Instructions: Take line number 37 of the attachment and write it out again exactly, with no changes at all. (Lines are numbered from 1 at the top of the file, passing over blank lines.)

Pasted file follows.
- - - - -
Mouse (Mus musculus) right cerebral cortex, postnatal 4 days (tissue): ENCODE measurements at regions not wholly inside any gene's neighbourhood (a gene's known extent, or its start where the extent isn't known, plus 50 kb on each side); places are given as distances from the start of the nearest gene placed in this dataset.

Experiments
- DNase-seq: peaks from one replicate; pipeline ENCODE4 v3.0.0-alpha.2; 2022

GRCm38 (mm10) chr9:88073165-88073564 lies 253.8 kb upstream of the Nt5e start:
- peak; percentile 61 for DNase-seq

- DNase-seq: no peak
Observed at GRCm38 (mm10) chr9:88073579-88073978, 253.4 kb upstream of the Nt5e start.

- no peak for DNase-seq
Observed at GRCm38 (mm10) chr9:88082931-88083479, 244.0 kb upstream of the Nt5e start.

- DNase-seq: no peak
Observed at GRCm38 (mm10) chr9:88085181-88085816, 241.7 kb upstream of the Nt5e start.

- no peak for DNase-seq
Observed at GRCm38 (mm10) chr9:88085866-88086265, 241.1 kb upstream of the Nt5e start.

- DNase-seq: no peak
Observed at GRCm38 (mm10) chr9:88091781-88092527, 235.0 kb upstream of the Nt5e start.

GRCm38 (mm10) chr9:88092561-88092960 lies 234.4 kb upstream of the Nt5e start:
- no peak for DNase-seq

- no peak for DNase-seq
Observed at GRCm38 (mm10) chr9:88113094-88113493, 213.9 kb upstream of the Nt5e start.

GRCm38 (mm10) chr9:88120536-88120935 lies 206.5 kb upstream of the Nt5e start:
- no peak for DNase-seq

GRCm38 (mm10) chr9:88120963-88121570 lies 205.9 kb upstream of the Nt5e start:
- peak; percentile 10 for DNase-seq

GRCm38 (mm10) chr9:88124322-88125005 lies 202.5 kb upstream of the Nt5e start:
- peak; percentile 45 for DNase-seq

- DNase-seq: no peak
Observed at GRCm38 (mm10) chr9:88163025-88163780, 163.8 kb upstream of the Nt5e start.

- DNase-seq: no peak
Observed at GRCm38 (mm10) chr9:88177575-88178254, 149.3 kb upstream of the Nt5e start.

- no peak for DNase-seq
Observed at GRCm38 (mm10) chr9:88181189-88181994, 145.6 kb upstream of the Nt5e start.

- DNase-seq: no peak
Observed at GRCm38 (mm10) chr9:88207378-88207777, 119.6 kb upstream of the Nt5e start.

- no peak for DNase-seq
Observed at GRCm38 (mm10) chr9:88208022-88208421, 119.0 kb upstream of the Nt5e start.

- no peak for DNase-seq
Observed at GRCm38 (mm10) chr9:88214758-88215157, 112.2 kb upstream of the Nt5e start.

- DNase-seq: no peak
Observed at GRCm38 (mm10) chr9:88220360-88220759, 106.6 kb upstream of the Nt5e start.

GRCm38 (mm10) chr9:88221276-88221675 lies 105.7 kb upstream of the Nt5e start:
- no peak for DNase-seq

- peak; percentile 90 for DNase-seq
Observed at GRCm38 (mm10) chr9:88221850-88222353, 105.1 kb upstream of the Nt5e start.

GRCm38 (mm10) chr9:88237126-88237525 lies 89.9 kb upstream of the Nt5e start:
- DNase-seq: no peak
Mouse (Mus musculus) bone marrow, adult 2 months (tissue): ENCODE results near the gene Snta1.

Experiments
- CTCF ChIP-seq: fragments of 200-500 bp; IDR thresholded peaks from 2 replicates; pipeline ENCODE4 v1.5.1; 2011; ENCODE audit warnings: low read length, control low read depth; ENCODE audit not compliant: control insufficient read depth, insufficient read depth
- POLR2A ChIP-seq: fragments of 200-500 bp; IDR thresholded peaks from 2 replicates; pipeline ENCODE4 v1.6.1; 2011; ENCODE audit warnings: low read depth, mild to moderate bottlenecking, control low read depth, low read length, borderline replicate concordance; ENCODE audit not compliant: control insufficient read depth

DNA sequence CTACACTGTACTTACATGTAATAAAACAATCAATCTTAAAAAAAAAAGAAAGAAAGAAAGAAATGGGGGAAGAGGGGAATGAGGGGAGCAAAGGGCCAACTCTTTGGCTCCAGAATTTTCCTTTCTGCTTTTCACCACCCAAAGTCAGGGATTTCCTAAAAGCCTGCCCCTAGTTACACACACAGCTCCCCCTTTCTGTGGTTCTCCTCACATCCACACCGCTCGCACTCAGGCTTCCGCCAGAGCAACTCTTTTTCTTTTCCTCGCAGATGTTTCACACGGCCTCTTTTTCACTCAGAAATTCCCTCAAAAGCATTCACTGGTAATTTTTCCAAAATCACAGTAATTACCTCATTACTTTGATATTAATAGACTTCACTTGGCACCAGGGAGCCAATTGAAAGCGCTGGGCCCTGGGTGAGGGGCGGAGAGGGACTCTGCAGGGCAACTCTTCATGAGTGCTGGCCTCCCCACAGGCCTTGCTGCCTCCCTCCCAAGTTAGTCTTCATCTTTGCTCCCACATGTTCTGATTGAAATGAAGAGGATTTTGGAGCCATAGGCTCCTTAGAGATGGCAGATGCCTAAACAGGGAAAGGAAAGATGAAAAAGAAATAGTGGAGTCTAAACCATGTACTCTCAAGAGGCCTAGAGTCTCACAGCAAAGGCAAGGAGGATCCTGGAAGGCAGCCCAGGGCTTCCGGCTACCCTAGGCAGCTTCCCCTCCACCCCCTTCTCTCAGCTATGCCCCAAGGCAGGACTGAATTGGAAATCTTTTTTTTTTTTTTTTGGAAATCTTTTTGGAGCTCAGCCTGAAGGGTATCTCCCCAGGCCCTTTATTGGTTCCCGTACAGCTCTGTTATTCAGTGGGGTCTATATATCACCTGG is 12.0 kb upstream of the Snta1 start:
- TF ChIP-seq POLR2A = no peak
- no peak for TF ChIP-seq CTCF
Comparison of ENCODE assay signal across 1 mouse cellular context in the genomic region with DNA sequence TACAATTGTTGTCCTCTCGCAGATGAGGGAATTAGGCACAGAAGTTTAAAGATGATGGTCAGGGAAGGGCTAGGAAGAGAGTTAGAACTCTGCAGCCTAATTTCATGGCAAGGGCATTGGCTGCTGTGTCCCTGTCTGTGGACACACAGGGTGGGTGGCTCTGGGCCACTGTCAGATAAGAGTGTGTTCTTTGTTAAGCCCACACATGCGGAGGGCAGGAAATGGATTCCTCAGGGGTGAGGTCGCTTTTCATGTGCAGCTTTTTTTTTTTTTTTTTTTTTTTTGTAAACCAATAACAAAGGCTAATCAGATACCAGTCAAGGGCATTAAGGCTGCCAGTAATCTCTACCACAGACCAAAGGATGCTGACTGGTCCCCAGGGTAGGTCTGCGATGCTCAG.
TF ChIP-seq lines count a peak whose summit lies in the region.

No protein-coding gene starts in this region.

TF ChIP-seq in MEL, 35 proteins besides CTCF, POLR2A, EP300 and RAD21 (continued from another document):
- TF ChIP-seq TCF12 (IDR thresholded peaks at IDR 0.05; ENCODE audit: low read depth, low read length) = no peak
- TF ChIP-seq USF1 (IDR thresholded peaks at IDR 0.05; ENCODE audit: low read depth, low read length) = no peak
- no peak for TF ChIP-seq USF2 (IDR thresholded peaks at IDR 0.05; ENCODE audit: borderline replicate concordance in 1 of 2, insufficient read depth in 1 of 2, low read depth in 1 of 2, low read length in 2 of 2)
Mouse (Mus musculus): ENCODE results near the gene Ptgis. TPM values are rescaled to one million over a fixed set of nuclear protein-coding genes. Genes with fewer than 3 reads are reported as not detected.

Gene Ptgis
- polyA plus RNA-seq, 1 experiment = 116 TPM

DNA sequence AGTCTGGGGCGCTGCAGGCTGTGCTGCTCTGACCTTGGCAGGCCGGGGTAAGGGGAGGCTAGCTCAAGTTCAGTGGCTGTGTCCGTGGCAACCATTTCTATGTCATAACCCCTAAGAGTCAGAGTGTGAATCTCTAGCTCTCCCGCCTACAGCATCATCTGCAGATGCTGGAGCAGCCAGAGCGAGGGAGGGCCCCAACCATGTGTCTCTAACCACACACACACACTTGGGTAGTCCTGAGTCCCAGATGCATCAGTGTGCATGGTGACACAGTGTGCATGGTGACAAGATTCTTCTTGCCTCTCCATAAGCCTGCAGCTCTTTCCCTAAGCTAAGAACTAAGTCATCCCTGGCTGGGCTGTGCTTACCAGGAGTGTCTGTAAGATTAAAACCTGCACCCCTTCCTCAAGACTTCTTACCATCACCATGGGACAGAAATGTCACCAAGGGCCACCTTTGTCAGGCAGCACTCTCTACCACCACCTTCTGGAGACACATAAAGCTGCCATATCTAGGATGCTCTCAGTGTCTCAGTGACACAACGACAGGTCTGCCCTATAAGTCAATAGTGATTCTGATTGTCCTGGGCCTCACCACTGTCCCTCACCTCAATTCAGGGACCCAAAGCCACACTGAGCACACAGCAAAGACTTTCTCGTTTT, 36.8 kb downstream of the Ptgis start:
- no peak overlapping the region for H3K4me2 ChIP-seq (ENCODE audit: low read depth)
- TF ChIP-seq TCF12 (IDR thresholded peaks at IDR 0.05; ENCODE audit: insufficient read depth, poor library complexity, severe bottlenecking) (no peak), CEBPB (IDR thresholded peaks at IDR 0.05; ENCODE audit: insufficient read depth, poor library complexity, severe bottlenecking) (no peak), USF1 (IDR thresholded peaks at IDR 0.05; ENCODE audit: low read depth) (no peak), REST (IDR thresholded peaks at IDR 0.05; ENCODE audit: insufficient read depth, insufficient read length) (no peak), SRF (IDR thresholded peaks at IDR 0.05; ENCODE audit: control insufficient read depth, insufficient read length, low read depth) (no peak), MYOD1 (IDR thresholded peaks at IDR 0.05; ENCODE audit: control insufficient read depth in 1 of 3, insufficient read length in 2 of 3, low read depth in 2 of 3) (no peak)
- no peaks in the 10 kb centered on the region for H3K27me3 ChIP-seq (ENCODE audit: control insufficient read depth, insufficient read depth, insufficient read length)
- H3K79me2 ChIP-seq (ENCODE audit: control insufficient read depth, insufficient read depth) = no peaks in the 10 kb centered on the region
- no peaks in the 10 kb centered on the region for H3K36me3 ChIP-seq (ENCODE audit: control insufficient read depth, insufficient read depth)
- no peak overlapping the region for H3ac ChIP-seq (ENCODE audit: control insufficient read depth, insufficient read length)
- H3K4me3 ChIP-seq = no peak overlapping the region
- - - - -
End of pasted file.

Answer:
Observed at GRCm38 (mm10) chr9:88214758-88215157, 112.2 kb upstream of the Nt5e start.